Review: Ritchey Break-Away Ascent

We all enjoy a good escape on peaceful back roads where dilapidated farm houses often outnumber the passing cars. Maybe there is no set route, and each intersection allows for that last-second decision with only the falling sun as our guide. Perhaps your route rolls on by a park with some dirt paths or maybe even some singletrack. Regardless of the destination, the points between A and B will provide an adventure themselves with endless possibilities, assuming your bike is up to the task.

I want to be able to jump on my bike and go as I please. I want to escape the busy roads as quickly as I can, leaving careless drivers far behind. If I see that sweet little doubletrack path through the green space, I want the ability to take it without hesitation. I want my equipment to be up for anything it may encounter, including plenty of rough terrain. What I want is complete freedom to roam. The answer to that freedom is none other than the Ritchey Break-Away Ascent. It’s exactly what a bike should be: a do-all, go-anywhere means for adventure. This steel-framed beauty relegates both one-trick ponies and niche categories.

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Most cycling enthusiasts, regardless of which bike-nerd level they have achieved, are familiar enough to know that the Ritchey brand is of a finer quality. Ritchey has a long history, starting with production road frames made for Palo Alto, a Bay Area bike shop in 1974. Soon after, a partnership formed between Tom Ritchey, Charlie Kelly and Gary Fisher to produce the first production mountain bikes. Once that partnership dissolved in the early ‘80s, Ritchey rebuilt the brand into Ritchey Bikes. Eventually, as more and more of the pro peloton made the switch from steel to aluminum bicycles, Ritchey shifted his focus to working with other companies (such as Shimano) designing specific components, creating what we know today as Ritchey Designs. Almost 40 years later, Ritchey continues to lead by example, instilling the “relentless innovation” mantra at Ritchey Designs, striving to improve and perfect the products we all love to push to the limits on a daily basis.

Going back to 1985, Ritchey released the Ascent, which replaced the Timber Wolf as the company’s entry-level off -road bicycle. After a few years, Ritchey updated the Ascent’s geometry, shortening the chainstays and creating steeper head and seat angles. As stated in the 1988 Ritchey catalog, “as a result, the bikes retain their stable handling characteristics while positioning the rider further forward for more efficient pedaling.” Almost 30 years later, today’s Ascent mirrors the 1988 Ascent Comp with the exception of a few small upgrades. Those upgrades include Ritchey’s custom internal headset cups, Ritchey Logic steel tubing, disc brake compatibility, 100 and 135 mm quick-release hub spacing and fender and rack mounts for all your touring and commuting needs.

Speaking of wheels and disc brakes, that’s probably my favorite feature of this frameset, it has the ability to run up to 700×40 mm or 27.5×2.1 inch tires. Sure, it may not roll the fastest with all that rubber, but it’s going to fit wide, puncture-resistant commuting tires or even some nice mountain bike tread for singletrack action. Or, you could always throw some road slicks in there to get your speed jollies off. That’s the beauty of it; it all works!

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While the versatility of the tires is certainly awesome, what makes this frameset the ultimate adventure seeker’s bike is the Break-Away frame design. Tom Ritchey built the first Break-Away model in 1999, and the first production run soon followed in 2001. Interestingly enough, Ritchey still rides the first Break-Away model today.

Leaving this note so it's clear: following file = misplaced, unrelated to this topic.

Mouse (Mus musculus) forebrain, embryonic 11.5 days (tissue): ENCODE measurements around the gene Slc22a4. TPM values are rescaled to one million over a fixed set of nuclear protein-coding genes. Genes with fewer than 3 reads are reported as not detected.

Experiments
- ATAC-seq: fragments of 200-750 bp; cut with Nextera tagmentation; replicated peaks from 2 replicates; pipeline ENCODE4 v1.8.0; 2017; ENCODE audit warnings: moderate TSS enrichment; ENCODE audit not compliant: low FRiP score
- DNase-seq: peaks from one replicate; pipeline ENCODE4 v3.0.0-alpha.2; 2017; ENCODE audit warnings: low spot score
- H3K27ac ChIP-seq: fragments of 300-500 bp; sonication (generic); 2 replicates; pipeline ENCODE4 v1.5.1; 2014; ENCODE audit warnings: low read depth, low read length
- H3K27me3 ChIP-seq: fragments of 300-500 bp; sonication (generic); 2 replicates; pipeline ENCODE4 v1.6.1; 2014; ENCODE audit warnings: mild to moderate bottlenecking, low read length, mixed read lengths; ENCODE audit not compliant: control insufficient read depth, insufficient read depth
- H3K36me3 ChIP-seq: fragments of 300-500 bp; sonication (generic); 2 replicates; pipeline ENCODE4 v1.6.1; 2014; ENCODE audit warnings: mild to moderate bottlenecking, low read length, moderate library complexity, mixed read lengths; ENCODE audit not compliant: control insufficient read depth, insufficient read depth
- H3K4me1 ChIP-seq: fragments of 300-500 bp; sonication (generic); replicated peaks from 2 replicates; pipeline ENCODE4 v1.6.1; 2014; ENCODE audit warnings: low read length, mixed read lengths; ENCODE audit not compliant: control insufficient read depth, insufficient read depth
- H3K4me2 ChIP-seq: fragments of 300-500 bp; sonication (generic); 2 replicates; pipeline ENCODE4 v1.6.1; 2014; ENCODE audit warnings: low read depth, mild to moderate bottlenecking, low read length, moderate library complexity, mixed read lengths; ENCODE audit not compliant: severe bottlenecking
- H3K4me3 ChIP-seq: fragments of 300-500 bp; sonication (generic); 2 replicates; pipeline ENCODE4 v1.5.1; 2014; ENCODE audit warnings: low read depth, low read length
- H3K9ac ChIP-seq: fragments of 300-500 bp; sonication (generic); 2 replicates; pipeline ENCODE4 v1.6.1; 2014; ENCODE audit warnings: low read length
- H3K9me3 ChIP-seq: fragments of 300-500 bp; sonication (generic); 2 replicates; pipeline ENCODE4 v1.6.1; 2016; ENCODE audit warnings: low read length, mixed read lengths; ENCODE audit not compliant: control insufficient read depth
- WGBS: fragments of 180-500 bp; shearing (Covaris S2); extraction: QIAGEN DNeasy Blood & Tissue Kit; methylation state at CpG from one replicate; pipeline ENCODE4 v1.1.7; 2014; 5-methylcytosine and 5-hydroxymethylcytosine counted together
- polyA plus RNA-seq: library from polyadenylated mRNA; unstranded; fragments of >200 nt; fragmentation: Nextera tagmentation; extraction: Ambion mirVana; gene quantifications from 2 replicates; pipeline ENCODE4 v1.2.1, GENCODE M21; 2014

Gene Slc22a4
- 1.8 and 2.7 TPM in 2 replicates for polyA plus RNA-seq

The Ritchey Break-Away design implements a locking compression system to achieve a travel frame without sacrificing ride quality or needing any special tools for disassembly. The frame can be assembled with 4 mm and 5 mm Allen wrenches and a few simple thumb turns for the derailleur cables. Personally, I prefer the aesthetics of the Ritchey Break-Away design over S&S couplers as it maintains the smooth lines of the TIG welded tubing. As far as the breakdown and assembly, even though no special tools are required, this is no speedy task and is not for those that lack the ability to perform intermediate-level maintenance on their bikes. You are essentially taking most of the bike apart in order to make it fit in the travel bag and then reassembling. Make sure you perform a dry run, or three, before you travel. Once you figure out how to successfully pack the bike in its bag, I would suggest taking photos of the step-by-step process so you can more easily replicate it again.

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The included Break-Away soft-sided travel bag measures 8.5 x 26.5 x 31 inches, or 66 linear inches. Yes, that’s correct, that’s 4 inches over the 62 inch oversized airline baggage policy. Based on internet forum discussions, I found that travelers typically were not paying oversize fees. However, I would not rely on that always being the norm.

Although the Break-Away Ascent is only offered as a frameset, the awesome team at Ritchey sent ours as a complete bike. The frame was accented with Ritchey’s top-of-the-line WCS components, a SRAM Force 2×11 compact road drivetrain and BB7 mechanical disc brakes. This build features the company’s new VentureMax off-road drop bar, which offers a 6 degree sweep on top and an ergonomic bio-bend with 24-degree flare in the drops. I’ll be the first to admit that I am a flat bar kind of rider, and although the VentureMax was comfortable, I still prefer the leverage of a flat bar when climbing out of the saddle. Thankfully, the Ascent’s geometry is versatile enough to accommodate either flat or drop bar builds. The tubeless-ready Vantage II wheels and 27.5×2.1 Shield tires provide a surprising amount of traction for the dual-purpose, low-profile tread design, rolling well on the pavement and offering just enough side knob to stay confident on the dirt. Although the bike handled singletrack quite well, I was quickly reminded of its low (in terms of mountain bike standards) bottom bracket when taking on log overs. However, that same bottom bracket height was appreciated when letting the bike flow through gravel descents earlier in the ride.